The final step is to check the optical images. In Fig. 1 we plot the MUSYC images of the 17 LABOCA – X-ray candidates. We can clearly see that there are two cases where the X-ray source is more likely to be associated with a different optical source than the one producing the bulk of the 24 μm flux: W-107 and W-111. For W-107, the 24 μm flux is coming from three discrete optical sources and the X-ray source is associated with the one that lies farther away from the LABOCA position. Therefore it is highly unlikely that the X-rays and the sub-mm emissions are physically connected. In the case of W-111, the X-ray source is different from the 24 μm source, and again the X-ray and the sub-mm emissions are not associated. We removed both sources from our sample.

The X-ray counterpart of one source (W-96) is flagged as a star in Taylor et al. (2009). We checked its optical morphology using HST imaging from the GEMS survey (Rix et al. 2004) and confirm that it has an unresolved morphology with a PSF of  ~0.08″ (diffraction limit in the z850 band). The X-ray-to-optical flux ratio is low (log  [f0.5−2   keV/fR]  = −1.8), confirming the stellar classification (see e.g. Rovilos et al. 2009). On these grounds we removed this source from the final sample. This of course does not suggest that this is a star with sub-mm emission, but simply that the X-rays are related to a stellar source, while there is no association of the sub-mm source with an X-ray extragalactic source.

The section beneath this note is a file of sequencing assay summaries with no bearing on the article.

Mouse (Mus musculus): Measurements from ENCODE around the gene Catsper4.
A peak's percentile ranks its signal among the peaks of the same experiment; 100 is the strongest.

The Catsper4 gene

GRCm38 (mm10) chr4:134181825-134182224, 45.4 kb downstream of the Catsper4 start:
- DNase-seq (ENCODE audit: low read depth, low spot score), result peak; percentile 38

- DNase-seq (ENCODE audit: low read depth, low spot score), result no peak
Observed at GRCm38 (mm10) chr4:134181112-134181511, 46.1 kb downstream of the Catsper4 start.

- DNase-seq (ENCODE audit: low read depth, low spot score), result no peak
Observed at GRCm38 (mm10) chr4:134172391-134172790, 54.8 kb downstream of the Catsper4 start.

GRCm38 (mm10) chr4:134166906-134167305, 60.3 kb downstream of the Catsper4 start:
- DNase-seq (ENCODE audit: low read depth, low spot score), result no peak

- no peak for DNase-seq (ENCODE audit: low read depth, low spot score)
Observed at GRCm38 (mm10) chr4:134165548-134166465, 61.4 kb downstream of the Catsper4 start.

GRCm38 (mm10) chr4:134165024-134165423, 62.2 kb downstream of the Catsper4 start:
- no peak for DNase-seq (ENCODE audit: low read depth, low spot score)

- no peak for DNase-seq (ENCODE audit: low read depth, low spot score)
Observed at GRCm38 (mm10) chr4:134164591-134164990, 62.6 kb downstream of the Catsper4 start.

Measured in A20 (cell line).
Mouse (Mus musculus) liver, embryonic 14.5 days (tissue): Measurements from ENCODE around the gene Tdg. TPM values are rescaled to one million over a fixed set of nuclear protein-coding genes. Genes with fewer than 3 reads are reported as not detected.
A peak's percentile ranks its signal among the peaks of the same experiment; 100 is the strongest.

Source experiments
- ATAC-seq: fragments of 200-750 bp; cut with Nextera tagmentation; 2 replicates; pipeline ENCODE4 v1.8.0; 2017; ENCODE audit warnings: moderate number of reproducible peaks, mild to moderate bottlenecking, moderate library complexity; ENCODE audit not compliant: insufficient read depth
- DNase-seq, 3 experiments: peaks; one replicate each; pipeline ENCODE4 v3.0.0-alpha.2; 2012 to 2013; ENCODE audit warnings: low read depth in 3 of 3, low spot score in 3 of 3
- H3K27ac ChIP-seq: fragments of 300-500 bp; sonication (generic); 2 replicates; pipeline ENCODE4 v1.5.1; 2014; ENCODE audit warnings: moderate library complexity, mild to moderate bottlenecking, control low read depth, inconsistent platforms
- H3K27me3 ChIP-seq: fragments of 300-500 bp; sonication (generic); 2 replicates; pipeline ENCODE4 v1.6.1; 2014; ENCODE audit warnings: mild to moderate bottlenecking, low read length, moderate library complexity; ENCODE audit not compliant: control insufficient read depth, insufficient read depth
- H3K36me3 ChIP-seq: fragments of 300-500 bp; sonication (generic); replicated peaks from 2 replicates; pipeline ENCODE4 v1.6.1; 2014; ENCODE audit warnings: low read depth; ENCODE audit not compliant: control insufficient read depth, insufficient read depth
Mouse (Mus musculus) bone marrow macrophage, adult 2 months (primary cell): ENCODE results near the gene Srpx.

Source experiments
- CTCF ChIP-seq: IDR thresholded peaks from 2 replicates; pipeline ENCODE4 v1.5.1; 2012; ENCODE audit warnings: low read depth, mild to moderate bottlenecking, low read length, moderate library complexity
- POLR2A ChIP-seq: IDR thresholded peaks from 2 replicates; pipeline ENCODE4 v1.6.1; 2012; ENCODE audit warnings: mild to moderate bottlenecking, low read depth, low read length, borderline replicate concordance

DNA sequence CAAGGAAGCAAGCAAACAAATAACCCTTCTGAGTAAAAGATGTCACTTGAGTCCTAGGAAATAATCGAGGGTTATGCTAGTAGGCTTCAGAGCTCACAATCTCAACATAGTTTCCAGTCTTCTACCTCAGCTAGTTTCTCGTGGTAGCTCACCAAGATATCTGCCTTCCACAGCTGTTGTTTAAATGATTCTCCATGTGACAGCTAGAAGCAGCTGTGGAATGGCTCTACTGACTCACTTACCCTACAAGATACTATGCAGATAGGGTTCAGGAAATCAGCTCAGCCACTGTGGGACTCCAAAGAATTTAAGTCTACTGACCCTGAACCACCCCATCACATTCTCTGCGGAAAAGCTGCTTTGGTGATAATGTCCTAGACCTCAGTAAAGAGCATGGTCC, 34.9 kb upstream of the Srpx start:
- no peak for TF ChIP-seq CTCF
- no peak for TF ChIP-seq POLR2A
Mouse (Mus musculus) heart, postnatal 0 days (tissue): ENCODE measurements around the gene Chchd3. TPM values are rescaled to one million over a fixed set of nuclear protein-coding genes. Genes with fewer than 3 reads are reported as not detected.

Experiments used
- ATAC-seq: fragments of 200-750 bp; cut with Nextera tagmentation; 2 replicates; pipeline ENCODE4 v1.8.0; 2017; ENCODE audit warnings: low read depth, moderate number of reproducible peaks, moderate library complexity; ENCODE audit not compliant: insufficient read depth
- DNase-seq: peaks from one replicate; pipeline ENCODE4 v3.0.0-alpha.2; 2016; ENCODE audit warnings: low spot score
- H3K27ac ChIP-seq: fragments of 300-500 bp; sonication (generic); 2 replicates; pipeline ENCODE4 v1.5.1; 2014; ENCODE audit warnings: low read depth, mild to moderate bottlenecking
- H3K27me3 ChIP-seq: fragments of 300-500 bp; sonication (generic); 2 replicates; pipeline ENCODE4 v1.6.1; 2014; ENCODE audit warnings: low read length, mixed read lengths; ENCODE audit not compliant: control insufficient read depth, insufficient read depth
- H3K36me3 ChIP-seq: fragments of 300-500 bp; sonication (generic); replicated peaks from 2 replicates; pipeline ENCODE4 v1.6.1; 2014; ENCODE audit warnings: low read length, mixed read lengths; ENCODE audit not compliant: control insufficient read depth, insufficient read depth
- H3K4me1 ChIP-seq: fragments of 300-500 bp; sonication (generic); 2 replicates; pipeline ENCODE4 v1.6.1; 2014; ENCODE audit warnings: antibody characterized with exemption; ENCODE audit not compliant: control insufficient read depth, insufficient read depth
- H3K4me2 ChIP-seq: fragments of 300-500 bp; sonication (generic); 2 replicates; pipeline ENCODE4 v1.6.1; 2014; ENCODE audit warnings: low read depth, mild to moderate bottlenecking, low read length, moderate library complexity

Our final sample consists of 14 sources. Ten of them are in the region observed by the 2 Ms CDFS, and four are in the shallower eCDFS region. The mean reliability of the sub-mm – MIPS associations for these 14 sources is 87.5%; i.e., we expect 1.7 spurious sources in our sample.

4. Photometry and redshifts

For the photometry in the optical bands, we used the MYSYC catalogues of Taylor et al. (2009) and Gawiser et al. (2006). Taylor et al. (2009) provide photometry of  ~17   000 sources of the eCDFS detected in the (CTIO-4 m – ISPI) K-band in the U − B − V − R − I − z′ − J − H − K bands, and Gawiser et al. (2006) used the same optical data to detect sources in the combined B − V − R band and provide photometry in the U − B − V − R − I − z′ bands.

The Spitzer photometry comes from the SIMPLE and FIDEL surveys. The aperture fluxes are given in the public SIMPLE catalogue and we used the 2″ apertures and standard aperture corrections derived from the IRAC cookbook3 to calculate the total fluxes. In the FIDEL case we used the corrected isophotal fluxes derived from the SEXTRACTOR source detection code (Bertin & Arnouts 1996). We identify an accumulation of 6 pixels with flux higher than 1.5 times the local rms as a source. We calibrated the derived fluxes using the total fluxes of common sources between the FIDEL and MIPS-GOODS surveys. We also visually inspected the apertures derived from SEXTRACTOR to check for source blending problems, and also to check that they include all the flux of the source, since the MIPS PSF has prominent side-lobe features. We only find one such case (W-108), where the aperture used does not encompass all the flux, and we consider the measured flux as a lower limit.

Three sources in our sample (W-40, W-45, and W-67) fall in the area of GOODS that has a deeper coverage with IRAC and MIPS, as well as the HST. For these sources we used the photometry of Grazian et al. (2006), which includes optical and IRAC bands. These three, along with sources 9 and 11 fall in the MIPS-GOODS area with deeper coverage than FIDEL, so we used the GOODS 24   μm photometry.